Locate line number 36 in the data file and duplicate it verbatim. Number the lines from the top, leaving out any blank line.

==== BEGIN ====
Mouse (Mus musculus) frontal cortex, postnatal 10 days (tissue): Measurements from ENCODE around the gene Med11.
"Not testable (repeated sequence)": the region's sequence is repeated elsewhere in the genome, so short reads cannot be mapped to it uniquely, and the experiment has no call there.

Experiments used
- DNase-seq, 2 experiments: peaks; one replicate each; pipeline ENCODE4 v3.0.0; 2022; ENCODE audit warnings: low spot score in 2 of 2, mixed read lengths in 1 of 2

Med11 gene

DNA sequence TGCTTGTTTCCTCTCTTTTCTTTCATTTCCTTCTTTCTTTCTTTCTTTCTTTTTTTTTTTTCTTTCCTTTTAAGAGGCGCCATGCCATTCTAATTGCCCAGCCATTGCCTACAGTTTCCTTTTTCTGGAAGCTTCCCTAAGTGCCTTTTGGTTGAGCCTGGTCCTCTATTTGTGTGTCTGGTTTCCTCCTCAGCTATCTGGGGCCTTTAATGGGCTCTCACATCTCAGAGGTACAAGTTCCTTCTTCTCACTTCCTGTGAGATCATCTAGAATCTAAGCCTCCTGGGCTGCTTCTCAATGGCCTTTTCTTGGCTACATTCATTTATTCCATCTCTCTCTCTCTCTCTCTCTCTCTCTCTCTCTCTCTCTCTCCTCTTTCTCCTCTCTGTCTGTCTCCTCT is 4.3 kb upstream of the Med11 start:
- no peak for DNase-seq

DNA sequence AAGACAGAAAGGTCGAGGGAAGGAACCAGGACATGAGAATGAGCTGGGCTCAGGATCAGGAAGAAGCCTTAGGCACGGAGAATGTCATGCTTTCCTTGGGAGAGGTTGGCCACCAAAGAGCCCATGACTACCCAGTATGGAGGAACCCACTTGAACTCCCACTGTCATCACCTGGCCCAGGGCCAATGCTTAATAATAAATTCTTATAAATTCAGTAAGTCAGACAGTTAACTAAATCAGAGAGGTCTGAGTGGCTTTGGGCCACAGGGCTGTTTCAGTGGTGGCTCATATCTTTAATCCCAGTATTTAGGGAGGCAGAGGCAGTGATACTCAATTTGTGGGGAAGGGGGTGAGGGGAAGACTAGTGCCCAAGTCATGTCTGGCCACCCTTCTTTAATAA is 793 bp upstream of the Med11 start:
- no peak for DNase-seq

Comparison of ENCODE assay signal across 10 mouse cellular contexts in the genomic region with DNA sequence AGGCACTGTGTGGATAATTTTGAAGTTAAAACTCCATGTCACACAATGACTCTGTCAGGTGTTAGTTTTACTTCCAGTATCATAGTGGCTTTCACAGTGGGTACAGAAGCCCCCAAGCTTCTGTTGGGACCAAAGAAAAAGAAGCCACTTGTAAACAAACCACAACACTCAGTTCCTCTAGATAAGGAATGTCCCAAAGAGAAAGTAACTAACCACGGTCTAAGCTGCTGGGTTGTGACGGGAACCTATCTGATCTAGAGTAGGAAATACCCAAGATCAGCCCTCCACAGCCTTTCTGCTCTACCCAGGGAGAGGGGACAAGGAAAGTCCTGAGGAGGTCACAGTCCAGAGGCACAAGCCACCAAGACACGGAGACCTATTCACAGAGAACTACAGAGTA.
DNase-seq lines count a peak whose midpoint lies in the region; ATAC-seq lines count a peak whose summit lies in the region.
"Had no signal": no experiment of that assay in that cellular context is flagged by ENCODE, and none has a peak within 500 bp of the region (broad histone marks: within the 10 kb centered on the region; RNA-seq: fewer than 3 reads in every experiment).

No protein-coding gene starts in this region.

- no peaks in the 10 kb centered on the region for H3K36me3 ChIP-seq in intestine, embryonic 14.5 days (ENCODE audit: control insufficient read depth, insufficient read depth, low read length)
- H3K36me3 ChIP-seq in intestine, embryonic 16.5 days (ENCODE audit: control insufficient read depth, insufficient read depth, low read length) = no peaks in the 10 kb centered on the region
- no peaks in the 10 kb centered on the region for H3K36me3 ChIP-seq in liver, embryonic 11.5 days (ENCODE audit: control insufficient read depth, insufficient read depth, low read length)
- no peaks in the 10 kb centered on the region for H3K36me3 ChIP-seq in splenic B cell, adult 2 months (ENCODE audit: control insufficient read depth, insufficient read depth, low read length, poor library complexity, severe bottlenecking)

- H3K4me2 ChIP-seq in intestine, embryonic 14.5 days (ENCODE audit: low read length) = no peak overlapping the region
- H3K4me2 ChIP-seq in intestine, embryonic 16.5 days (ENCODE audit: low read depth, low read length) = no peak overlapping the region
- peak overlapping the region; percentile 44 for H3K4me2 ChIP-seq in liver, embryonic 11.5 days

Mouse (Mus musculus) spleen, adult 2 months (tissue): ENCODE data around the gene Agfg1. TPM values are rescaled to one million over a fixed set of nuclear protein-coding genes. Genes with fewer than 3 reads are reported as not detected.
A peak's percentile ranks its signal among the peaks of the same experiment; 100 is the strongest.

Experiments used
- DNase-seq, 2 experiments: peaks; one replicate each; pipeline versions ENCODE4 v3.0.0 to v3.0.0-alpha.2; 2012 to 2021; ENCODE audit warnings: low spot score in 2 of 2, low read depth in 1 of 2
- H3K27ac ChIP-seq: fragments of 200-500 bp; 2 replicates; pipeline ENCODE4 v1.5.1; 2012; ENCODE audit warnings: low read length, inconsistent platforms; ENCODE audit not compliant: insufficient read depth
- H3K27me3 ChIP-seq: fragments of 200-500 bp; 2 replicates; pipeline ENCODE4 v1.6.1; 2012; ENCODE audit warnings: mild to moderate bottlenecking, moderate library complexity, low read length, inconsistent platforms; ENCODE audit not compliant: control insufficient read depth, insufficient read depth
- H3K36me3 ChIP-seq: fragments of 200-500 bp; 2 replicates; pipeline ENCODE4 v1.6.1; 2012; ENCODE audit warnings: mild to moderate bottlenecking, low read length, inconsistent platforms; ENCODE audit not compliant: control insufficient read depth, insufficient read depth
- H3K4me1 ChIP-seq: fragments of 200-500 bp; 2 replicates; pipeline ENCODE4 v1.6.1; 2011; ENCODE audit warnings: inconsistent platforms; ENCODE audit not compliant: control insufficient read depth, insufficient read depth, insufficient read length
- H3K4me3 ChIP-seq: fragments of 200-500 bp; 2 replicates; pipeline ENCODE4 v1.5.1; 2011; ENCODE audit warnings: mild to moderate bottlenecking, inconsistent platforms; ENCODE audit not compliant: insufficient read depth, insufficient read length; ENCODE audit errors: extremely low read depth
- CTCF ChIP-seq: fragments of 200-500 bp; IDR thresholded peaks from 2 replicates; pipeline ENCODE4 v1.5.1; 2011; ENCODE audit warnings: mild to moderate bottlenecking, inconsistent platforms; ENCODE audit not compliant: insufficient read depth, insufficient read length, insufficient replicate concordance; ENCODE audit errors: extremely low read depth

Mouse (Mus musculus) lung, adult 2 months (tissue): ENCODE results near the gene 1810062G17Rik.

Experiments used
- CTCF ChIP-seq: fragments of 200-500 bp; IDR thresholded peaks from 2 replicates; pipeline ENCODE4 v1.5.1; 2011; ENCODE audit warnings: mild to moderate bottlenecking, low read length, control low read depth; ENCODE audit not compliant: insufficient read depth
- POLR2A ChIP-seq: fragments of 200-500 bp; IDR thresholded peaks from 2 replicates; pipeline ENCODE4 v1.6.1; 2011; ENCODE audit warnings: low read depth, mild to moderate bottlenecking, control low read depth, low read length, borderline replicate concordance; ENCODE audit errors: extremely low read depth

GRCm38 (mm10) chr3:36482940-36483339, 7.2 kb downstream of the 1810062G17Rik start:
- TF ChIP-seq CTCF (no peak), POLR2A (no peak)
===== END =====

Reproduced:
- TF ChIP-seq CTCF (no peak), POLR2A (no peak)